Outdoor Diary: This Time Management Hack Gives Me More Outdoor Time

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Humans outside 289 making time to go outside

When it comes to balancing a desire to spend time outside with indoor obligations that keep your job and life running, a little bit of organization goes a long way.

I’ve realized that powering through one simple planning task every one of us faces is the difference between living in harried chaos and feeling like everything is under control with plenty of time for everything I want to do, including heading into nature.

So what is it? Menu planning.

(Yes, seriously.)

But I have figured out a way to make it as painless as possible (while still hating it). Listen now to find out what works for me, why it has such a major impact and how it could help you, too.

Some of the good stuff:

[:35] The major problem of this time of year

[1:00] Here comes the chaos

[2:07] The impact of time management

[2:30] I hate this, I really do

[3:06] Here’s why I do it anyway

[3:21] My system for tackling this

[4:30] The next step: food prep

[4:45] Why this matters for going outside

[5:31] Yup, I’m still learning.

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The following is an edited transcript of this episode of Humans Outside.

As the sun shines more and more each day and the air gets warmer, I start to have a major problem: I want to spend more time outside playing than my schedule allows.

I have seen this play out for me before, so I know how it goes. It starts with everything feeling frenzied because my winter schedule and habit patterns were built around the idea that it was cold and I didn’t really want to be outside that much. Sure, I went on long adventures or lingered in the snow, but I definitely didn’t do that every day. And now that it’s bright and sunny and I really want to be outside more, I start putting off the inside stuff to make way for an extra hour running, skiing or hiking. The more I put off, the more the chaos and undone to-dos pile up. Suddenly I feel behind on everything and I’m chucking frozen nuggets at my kids again because I forgot to thaw chicken for dinner or even plan to serve anything for dinner.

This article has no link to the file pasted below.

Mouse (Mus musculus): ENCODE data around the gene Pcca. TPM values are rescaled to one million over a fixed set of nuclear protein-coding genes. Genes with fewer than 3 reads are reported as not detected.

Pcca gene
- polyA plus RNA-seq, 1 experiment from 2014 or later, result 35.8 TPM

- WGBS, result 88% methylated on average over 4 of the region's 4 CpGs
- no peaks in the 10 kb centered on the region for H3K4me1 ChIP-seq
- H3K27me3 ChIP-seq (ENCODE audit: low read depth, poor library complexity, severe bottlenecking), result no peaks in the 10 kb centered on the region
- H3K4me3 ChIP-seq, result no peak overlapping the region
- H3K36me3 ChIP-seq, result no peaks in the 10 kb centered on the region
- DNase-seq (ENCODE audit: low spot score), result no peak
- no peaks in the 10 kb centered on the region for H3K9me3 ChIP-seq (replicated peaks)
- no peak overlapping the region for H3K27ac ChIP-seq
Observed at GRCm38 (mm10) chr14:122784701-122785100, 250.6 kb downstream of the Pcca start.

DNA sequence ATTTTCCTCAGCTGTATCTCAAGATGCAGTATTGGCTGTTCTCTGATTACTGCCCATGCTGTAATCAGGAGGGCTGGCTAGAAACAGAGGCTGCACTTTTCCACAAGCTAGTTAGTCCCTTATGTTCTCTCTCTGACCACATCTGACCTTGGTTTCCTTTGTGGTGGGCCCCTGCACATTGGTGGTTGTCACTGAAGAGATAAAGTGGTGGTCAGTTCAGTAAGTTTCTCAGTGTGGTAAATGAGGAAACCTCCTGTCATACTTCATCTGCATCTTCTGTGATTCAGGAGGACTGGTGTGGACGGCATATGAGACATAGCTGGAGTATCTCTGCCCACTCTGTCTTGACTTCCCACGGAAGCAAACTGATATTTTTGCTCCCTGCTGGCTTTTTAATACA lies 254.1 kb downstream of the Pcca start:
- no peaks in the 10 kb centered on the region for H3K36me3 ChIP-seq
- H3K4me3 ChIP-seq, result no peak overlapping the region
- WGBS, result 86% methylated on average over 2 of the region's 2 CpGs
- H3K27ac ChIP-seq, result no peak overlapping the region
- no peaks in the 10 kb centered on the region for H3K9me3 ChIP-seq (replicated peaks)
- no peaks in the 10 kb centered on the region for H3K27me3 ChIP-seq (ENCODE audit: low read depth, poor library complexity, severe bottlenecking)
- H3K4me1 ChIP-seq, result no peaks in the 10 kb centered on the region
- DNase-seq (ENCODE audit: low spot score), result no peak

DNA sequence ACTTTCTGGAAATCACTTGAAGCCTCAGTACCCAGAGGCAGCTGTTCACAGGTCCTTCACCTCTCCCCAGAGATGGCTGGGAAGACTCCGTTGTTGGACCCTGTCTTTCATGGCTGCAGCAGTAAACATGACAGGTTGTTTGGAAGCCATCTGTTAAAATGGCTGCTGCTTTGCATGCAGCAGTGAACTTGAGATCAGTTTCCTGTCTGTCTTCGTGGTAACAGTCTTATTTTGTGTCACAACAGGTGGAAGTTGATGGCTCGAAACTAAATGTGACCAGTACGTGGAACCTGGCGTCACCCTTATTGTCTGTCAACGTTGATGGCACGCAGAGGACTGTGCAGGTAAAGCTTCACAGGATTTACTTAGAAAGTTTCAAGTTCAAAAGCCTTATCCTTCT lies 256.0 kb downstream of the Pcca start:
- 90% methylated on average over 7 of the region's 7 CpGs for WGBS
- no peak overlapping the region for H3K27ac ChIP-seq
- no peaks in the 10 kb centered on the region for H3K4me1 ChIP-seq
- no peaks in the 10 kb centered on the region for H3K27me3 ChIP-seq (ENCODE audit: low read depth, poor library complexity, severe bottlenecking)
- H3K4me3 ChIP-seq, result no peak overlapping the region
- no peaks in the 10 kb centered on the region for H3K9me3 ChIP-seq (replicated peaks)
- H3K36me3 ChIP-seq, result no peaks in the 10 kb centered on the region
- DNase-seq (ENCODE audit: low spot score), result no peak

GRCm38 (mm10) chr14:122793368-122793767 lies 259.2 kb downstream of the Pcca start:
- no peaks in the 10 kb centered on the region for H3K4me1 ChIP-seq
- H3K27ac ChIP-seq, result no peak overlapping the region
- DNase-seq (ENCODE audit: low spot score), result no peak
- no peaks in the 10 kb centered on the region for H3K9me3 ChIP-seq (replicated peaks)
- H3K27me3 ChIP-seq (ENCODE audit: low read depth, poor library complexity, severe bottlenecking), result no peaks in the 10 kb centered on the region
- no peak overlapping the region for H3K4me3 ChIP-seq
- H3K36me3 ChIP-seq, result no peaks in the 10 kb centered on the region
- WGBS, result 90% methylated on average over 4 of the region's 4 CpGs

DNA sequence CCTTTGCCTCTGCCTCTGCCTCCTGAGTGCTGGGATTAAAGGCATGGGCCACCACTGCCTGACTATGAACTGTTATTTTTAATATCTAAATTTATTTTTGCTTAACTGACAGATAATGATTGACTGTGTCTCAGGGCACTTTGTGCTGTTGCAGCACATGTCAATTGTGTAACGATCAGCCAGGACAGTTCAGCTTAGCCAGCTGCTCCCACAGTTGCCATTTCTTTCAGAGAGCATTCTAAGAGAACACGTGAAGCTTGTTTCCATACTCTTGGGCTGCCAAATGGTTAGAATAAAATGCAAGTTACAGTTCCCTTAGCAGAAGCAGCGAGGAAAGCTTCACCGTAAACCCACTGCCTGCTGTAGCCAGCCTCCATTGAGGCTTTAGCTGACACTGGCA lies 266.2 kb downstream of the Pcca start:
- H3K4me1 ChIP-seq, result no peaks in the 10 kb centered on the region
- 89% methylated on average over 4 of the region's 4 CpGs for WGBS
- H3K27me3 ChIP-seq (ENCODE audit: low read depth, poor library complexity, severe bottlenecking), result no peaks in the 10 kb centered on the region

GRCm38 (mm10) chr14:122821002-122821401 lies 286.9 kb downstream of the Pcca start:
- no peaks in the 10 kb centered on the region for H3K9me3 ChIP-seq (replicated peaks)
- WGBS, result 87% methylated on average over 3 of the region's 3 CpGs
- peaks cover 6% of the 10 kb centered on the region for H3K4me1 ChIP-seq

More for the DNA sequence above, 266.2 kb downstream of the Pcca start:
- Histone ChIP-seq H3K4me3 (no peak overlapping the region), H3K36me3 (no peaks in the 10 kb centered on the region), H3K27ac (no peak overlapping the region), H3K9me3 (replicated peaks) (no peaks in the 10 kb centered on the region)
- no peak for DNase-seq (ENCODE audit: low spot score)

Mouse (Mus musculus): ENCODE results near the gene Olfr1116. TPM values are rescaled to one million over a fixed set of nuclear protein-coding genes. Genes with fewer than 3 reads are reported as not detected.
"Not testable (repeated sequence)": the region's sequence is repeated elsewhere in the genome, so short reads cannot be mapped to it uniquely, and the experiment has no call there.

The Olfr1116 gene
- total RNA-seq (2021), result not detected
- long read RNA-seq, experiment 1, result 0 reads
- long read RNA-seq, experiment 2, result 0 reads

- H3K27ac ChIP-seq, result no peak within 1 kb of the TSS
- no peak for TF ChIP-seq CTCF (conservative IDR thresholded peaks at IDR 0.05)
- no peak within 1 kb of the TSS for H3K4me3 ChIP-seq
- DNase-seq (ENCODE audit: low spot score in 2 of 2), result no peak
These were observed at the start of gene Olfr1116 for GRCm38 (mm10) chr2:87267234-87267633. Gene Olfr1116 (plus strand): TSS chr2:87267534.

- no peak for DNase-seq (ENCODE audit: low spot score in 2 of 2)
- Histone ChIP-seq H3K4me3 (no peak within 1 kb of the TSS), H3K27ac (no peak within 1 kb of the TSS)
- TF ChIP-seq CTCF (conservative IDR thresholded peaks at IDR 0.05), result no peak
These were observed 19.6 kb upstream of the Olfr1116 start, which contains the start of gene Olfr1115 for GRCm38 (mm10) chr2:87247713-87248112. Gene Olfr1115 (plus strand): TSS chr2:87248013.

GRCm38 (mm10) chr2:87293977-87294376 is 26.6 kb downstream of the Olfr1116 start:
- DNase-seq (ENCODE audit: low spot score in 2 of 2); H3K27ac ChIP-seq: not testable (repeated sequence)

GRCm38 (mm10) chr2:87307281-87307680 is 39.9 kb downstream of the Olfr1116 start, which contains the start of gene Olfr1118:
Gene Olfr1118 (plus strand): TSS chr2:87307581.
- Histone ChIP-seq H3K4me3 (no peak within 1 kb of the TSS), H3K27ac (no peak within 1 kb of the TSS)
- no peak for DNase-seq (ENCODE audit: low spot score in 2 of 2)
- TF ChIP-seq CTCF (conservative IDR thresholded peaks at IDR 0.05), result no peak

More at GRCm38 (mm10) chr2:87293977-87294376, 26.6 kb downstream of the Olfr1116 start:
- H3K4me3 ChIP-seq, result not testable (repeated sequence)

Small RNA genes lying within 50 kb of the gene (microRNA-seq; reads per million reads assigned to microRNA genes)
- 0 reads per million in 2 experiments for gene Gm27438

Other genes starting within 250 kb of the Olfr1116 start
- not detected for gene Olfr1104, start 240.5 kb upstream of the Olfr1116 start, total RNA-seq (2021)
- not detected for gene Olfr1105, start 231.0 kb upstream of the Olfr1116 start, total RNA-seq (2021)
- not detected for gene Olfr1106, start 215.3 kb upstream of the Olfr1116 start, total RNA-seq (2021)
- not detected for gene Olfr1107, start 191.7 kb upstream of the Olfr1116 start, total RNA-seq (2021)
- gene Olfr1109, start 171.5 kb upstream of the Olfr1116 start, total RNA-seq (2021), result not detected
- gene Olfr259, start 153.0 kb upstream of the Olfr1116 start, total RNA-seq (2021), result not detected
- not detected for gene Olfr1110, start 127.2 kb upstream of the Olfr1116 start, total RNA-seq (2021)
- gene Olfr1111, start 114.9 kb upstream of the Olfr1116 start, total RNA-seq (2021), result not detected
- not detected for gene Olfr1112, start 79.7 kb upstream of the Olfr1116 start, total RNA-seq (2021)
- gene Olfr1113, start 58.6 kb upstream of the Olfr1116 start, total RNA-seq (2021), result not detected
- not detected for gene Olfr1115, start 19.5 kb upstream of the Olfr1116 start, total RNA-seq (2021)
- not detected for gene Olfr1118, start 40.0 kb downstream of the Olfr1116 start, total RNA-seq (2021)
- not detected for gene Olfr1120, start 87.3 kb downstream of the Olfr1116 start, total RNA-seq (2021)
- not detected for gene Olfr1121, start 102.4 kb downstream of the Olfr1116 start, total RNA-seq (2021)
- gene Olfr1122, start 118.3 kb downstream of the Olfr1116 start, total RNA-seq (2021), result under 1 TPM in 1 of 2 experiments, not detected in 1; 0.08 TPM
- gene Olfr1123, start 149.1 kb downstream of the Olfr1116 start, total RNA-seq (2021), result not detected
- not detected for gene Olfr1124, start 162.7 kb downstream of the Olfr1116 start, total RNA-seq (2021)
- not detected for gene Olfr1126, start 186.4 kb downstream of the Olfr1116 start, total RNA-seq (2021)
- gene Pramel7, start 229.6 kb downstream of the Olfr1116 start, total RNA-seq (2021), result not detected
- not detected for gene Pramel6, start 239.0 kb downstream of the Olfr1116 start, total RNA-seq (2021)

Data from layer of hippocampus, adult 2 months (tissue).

Not that anything is wrong with nuggets. But maybe they shouldn’t eat them every night.

And then there are weeks that are so crazy with obligations that I just can’t get out of or shake off — things that are just part of adulting like taking kids to medical appointments, or meeting work deadlines, or making sure everyone not only has clean underwear but that it fits or isn’t full of holes. I sneak in my outdoor time, but it isn’t what I want it to be. It doesn’t feel great because I know what it looks like when I don’t feel rushed. I jam it in because I have gone outside every day for more than 2,000 days in a row and today will not be the day that I quit. But if I didn’t have this outdoor habit going, maybe I’d just skip it.

Any of that sound relatable?

When things get really crazy like they have been for me recently, I remember that a little bit of time management goes a long way. Understanding how to use my time helps me get done what I need to do every single day of the year, no matter how crazy or sunny those days are.

But it’s on those days that I want to do things outside that don’t quite fit in the schedule I’ve created for a season that’s ending that I remember how important it is to lean into good time management habits. And I want to share with you one simple thing that has had a big impact on my energy level and time for outside stuff.

Now, before I tell you about this I must warn to you. I hate this. I find it deeply irritating. I have to MAKE myself do it. And the only way I get through ot is to remind myself that when I do these iot life is so much better. Powering through is worth it for the lowered chaos on the other side.